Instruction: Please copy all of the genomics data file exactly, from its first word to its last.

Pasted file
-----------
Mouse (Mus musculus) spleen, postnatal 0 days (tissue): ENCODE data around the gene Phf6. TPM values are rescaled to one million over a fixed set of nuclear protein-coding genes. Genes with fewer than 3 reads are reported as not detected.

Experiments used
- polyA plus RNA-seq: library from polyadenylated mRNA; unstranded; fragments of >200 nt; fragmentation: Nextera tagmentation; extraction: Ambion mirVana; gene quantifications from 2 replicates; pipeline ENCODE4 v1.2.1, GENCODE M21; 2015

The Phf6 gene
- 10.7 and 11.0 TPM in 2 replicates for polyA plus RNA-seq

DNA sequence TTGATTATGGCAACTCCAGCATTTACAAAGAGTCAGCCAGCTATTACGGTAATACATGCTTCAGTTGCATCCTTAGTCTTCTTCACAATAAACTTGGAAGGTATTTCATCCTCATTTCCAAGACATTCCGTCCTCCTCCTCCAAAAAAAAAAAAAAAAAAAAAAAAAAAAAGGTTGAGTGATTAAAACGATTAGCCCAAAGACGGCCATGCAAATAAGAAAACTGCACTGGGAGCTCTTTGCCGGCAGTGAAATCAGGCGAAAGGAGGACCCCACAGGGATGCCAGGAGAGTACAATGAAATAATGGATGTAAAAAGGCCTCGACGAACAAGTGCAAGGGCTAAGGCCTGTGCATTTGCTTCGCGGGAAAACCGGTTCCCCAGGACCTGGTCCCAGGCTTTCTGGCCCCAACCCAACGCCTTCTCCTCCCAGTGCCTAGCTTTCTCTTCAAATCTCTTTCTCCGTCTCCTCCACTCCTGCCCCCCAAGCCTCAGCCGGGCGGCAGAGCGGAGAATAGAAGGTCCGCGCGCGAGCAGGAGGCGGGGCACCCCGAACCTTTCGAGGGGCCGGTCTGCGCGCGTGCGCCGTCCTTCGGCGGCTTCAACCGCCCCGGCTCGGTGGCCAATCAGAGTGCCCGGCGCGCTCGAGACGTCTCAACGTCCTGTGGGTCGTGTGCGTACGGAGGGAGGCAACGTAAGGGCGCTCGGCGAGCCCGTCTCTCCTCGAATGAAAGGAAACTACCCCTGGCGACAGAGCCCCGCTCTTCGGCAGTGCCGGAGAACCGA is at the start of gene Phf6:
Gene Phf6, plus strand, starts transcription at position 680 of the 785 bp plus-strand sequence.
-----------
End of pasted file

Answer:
Mouse (Mus musculus) spleen, postnatal 0 days (tissue): ENCODE data around the gene Phf6. TPM values are rescaled to one million over a fixed set of nuclear protein-coding genes. Genes with fewer than 3 reads are reported as not detected.

Experiments used
- polyA plus RNA-seq: library from polyadenylated mRNA; unstranded; fragments of >200 nt; fragmentation: Nextera tagmentation; extraction: Ambion mirVana; gene quantifications from 2 replicates; pipeline ENCODE4 v1.2.1, GENCODE M21; 2015

The Phf6 gene
- 10.7 and 11.0 TPM in 2 replicates for polyA plus RNA-seq

DNA sequence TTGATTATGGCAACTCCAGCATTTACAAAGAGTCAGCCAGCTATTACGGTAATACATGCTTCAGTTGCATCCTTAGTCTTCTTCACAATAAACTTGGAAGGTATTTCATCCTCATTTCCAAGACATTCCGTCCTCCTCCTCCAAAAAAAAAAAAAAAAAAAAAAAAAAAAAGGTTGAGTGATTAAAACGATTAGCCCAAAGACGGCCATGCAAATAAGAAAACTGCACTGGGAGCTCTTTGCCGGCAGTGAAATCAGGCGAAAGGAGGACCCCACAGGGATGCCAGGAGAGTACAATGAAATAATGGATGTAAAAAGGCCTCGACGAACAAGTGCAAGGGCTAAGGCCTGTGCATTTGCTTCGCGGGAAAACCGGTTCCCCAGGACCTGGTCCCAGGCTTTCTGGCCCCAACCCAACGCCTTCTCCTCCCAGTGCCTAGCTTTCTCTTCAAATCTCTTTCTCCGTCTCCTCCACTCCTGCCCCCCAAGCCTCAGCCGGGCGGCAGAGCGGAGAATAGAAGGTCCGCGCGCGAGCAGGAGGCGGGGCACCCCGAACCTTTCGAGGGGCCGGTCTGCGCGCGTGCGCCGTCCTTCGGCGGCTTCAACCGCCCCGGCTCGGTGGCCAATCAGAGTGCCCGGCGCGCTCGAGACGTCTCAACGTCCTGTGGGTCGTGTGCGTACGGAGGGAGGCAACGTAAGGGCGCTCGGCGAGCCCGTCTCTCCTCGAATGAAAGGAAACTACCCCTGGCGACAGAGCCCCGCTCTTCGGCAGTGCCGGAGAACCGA is at the start of gene Phf6:
Gene Phf6, plus strand, starts transcription at position 680 of the 785 bp plus-strand sequence.